I was at Woodstock last night, hands clasped, mouthing the words.
We are stardust.
billion year old carbon.
We are golden
caught in the devil’s bargain
And we’ve got to get ourselves
back to the garden.
I was just out of diapers and unaware of any cultural touchstones, but last night, I was there at Woodstock for a moment. It was the Woodstock conjured and penned by Joni Mitchell, here in Toronto at Massey Hall for two nights of tributes at the annual Luminato Festival.
Mitchell herself wasn’t at Woodstock either, but her song— sung last night with help from Rufus Wainwright, Glen Hansard and Kathleen Edwards— is surely the 1969 festival’s defining hymn. There on the Massey Hall centre stage, following an evening of diverse interpretations of her vast songbook, stood the near seventy-year-old artist, taking us all down the road to that famed farm field, holding us captive, for a brilliant moment, in her hands. It was those hands, at one point diving into her pocket to pull out a cigarette—Mitchell has smoked since she was nine years old —that mesmerized me, twitching in time, strutting invisible chords, swaying and spreading over keys as someone else played in this band of hand-picked musical monster talent.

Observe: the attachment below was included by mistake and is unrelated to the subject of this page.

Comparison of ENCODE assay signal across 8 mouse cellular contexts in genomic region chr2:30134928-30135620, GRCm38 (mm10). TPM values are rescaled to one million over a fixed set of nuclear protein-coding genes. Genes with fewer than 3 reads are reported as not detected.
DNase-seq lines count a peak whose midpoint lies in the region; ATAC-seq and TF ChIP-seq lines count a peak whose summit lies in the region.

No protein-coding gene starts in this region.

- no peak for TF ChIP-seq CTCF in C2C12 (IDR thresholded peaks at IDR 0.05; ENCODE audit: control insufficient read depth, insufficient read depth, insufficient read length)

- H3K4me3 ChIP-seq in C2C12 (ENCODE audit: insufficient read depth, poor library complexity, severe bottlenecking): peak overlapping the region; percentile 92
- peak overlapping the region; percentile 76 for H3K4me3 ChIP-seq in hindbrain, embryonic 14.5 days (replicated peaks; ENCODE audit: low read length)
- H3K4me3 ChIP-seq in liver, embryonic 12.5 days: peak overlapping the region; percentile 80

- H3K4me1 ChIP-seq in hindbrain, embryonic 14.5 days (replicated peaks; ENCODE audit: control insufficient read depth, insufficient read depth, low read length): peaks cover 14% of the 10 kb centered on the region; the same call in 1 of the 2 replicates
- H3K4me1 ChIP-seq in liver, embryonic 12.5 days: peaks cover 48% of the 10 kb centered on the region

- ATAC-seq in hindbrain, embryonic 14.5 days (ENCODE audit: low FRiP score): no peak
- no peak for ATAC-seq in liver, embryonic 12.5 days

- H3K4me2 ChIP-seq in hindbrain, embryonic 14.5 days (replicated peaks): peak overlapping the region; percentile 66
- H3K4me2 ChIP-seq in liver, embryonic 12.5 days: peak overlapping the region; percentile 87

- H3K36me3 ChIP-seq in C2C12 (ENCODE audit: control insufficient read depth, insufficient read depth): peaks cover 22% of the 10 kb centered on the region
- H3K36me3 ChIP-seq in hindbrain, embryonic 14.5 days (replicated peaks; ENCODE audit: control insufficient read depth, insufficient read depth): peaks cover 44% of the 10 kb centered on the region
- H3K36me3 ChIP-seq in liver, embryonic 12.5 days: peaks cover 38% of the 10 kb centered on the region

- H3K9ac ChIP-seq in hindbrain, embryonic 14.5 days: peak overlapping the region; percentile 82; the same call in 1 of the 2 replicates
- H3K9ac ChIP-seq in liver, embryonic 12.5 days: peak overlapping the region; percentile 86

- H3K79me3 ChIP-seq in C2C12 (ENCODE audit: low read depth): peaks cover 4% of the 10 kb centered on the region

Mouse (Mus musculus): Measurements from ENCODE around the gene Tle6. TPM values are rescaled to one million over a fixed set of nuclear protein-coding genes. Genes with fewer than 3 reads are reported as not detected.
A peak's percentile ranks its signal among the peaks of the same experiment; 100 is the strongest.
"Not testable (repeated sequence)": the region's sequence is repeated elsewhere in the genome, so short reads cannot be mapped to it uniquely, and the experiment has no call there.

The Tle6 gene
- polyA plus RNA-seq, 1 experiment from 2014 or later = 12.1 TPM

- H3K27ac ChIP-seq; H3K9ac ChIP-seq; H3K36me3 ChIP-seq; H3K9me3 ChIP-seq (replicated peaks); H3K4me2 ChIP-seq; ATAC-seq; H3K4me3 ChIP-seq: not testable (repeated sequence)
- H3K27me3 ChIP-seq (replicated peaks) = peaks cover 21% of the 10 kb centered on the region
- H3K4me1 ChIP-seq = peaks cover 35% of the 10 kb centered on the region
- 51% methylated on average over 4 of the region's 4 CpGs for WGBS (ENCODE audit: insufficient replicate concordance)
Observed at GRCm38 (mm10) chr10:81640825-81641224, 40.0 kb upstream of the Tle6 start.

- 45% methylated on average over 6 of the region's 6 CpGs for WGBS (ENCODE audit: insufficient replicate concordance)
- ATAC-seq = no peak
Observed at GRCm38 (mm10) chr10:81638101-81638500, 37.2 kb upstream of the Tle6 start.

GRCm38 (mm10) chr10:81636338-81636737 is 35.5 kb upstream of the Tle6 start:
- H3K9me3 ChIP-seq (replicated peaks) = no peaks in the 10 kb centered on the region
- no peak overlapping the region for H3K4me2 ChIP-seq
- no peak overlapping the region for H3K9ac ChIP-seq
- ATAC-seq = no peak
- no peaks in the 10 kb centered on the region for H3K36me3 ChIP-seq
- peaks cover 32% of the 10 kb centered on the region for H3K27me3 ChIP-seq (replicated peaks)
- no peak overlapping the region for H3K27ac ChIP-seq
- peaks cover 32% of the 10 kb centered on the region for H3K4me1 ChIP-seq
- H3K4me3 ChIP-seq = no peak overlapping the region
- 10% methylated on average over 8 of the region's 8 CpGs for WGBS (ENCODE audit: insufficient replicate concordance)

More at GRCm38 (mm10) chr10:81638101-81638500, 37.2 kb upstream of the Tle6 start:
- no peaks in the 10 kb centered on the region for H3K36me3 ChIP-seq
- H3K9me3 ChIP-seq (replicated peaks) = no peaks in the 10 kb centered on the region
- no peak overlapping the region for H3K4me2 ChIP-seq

Mitchell appeared delighted to be back on stage after a ten year absence and the disciples in the sold out house cheered and roared as if she’d never left.
Of course, she’s never left my household, car, turntable, tape cassette, CD player, iPod, or my head. Joni is my oldest friend and medicine woman, and last night, she remained a voice of truth and wonder. Her voice has the hallmark cadences of her youth, if not the high registers, and she channelled her own long musical history as she told us she wasn’t sure she could sing but she thought she should try.
Here were no coy showbiz shenanigans. Could this really be unfolding in front of me? In our PhotoShop age of branding, was it possible to see this rare bird take flight, unencumbered by industry, creating magic there on stage? Yes, we had heard all the others do Joni. Now it was time for Joni to be Joni as she became, through a poetic recitation, Emily Carr in relentless rain in the B.C woods, or the almost feminist as she quipped, before singing, Since I was seventeen, I’ve had no one over me from Don’t Interrupt the Sorrow.
No one over her. Not even close.
This is the new 70. I can’t wait to see what comes next.
Well maybe it is just the time of year,
Or maybe it’s the time of man.
I don’t know who I am,
But you know life is for learning.